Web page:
All know that the provisions of Sales tax law will undergo a drastic change with effect from VAT i.e. Value Added Tax. Value Added Tax (VAT) has gained substantial importance due to decision of Government to introduce VAT.
VAT has been introduced with the primary objective of bringing into the legal system, a neutral tax regime and removes the overlapping effect of the tax.


VAT is a multipoint levy of sales tax that enables the person to claim set off of tax which he pays on the purchases. The system of VAT is so designed that the final levy and burden of the tax on the goods is borne by the final consumer of the goods.


VAT is levied at every stage of production. It is levied only    on the value added by the last seller. The seller is     accordingly liable to pay tax on the net value added to the gross value as reduced by the value of intermediate materials purchased.

VAT  means  a  tax  on  sale  of  goods  at  every  stage  when it changes hands with the provision of credits for input tax paid at the time of purchase of goods (intended for re­sale, to be used as raw material for the purpose of manufacturing or for packing) or capital goods for the purpose of manufacturing. Firstly,  tax  liability  on  sale  made  by  the  dealer  will  be calculated on similar lines as is presently being done under the Sales  tax  Act  and  thereafter  tax  paid  on  purchases  will be deducted and the net amount will be paid/claimed for refund will be made by the dealer.   The procedure can be summarized as under:
1.Calculate  the  tax  liability  of  sales,  i.e.  gross  turnover  x rate of tax.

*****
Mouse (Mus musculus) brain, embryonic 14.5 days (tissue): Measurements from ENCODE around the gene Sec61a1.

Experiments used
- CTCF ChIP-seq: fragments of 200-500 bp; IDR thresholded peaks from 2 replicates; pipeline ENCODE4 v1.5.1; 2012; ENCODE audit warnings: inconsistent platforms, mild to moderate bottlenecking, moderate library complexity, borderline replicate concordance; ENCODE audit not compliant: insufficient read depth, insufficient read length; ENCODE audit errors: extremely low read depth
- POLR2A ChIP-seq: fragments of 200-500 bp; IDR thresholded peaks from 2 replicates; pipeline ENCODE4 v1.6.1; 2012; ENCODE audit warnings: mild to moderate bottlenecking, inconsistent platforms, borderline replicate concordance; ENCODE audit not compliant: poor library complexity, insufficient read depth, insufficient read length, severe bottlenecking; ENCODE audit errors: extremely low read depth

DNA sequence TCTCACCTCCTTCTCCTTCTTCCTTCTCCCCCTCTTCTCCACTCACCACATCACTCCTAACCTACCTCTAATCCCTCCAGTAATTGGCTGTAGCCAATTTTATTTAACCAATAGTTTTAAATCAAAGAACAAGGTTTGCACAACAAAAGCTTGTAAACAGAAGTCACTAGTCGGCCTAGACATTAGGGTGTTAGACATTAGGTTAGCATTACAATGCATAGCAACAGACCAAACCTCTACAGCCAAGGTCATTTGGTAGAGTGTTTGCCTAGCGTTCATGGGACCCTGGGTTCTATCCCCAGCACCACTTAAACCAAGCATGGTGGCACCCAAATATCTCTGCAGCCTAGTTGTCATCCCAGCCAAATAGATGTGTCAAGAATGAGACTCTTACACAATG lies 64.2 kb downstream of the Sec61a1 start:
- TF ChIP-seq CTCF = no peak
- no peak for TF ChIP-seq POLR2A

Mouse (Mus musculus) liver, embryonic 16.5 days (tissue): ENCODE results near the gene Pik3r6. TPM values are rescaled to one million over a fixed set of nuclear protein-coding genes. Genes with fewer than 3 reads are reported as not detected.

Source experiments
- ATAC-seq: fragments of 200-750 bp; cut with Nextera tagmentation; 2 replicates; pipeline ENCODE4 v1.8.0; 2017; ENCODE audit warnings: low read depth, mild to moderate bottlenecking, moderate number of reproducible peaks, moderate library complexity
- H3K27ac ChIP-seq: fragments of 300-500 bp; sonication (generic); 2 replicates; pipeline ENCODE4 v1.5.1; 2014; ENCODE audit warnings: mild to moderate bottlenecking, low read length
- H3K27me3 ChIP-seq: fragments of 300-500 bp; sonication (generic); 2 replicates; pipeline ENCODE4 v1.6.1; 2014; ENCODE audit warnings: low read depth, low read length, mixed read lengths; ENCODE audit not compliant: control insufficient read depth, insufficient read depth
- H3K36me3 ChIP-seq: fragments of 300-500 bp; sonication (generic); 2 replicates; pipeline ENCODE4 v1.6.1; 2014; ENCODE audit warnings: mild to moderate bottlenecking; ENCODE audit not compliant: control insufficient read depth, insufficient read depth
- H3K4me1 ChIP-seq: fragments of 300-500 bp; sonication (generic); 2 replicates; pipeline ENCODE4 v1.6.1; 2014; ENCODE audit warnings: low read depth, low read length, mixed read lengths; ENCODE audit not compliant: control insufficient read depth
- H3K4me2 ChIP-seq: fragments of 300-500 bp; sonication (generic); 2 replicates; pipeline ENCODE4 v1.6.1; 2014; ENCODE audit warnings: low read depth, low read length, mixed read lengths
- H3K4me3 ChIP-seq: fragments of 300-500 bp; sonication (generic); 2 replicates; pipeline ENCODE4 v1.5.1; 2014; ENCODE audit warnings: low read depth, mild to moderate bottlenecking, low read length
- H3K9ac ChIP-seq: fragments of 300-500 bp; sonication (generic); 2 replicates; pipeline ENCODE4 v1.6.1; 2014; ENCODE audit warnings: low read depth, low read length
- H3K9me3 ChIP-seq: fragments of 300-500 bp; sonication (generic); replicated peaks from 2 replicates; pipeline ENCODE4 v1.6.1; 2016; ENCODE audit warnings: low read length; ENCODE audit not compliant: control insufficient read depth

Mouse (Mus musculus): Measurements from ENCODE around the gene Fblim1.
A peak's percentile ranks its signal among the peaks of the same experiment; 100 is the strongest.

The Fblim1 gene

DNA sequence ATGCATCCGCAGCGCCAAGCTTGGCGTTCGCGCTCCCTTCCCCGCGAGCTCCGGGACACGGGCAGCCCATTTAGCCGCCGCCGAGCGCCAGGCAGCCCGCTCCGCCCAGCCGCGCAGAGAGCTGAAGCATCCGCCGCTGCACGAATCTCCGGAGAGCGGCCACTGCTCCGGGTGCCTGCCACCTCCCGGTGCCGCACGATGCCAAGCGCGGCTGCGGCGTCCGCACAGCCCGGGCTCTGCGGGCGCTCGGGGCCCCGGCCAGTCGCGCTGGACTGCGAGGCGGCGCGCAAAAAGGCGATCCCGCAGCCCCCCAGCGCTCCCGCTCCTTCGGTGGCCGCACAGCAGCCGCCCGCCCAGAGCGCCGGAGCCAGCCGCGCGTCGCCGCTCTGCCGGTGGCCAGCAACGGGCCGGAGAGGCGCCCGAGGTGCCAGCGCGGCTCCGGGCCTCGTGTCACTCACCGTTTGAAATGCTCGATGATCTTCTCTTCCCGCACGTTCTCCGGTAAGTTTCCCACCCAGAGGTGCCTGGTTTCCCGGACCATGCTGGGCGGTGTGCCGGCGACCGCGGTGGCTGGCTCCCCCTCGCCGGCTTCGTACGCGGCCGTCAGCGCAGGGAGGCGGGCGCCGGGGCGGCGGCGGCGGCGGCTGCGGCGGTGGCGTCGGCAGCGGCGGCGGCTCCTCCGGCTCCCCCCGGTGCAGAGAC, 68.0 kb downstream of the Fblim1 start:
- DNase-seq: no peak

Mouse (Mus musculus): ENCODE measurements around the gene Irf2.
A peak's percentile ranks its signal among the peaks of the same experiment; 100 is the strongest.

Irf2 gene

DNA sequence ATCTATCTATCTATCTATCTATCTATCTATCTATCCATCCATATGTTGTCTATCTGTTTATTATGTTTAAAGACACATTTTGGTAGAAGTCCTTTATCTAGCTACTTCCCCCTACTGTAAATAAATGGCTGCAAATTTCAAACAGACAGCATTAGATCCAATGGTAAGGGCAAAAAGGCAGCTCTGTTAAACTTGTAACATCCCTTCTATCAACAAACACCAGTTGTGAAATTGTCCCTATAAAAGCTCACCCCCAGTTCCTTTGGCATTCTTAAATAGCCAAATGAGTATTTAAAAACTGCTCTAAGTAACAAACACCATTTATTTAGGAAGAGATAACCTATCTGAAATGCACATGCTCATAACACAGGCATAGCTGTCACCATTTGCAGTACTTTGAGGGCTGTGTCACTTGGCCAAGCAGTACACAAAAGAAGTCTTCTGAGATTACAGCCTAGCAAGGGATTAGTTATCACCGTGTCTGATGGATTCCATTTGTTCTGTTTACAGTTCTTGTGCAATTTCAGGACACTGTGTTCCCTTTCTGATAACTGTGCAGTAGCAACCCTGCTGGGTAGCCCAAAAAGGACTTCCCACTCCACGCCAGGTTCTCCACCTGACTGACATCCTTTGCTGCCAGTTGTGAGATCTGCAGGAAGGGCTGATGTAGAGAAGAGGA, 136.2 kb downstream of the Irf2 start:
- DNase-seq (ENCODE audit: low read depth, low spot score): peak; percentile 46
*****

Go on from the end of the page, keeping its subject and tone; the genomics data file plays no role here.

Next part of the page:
2.Less:   Tax paid on purchase of goods, capital goods to be used for purpose of manufacturing.


The primary objective of VAT is to remove the cascading effect of taxes and levies, which is generally prevailing in other types and manner of levy. The VAT concept is simple, transparent, and consistent in its form, content, structure and approach. It further ensures revenue neutrality and mechanism must be self
­ regulated.


The cases under VAT are more likely to be accepted as such and only limited cases would be taken for scrutiny. The method would be more or less identical to the one followed under the
Excise law.

There are minimum exemptions and hence reduced complications and complexities.
The cost of compliance by the dealer is less and is transparent. There are limited possibilities of litigation and the protracted
litigation can be avoided.

It is easy to administer the levy of VAT due to its simplicity.

The possibility of tax evasion is less, as the dealer is liable only for part of the amount of tax. Hence, one may not indulge into tax evasion techniques for a small amount.

Further, the dealer would not indulge into purchase of goods out of books since otherwise he would not get any set off tax paid.

The VAT does not have a cascading effect.

The cost of purchase reduces, as the dealer is able to claim set off tax paid on purchase against tax payable on sales.


There could be cases where the VAT is collected by the dealer, but not paid to the Government. As a result, the set off of such VAT paid by the purchaser may not be allowed to the purchasers.  A  mechanism  has  to be  devised  to  tackle  such situations.

A situation of refund would arise is no VAT is payable on the final sale. As a result, the set off cannot be availed. In such cases,  the  tax  paid  becomes  the  cost  or  the  same  has  to be claimed as refund. Hence, the mechanism of refund has to be framed.

VAT would also contain multiple rates of tax due to multiple types of items.

In countries such as India where in there exist sales taxes already covering a wide range of commodities, replacement of those taxes by a revenue­neutral value added tax should lead to no inflationary consequences.

The dealers will now be required to maintain upto date records of purchase and sales in order to claim set off. Many small dealers maintain only primitive accounts, which were accepted by the department.

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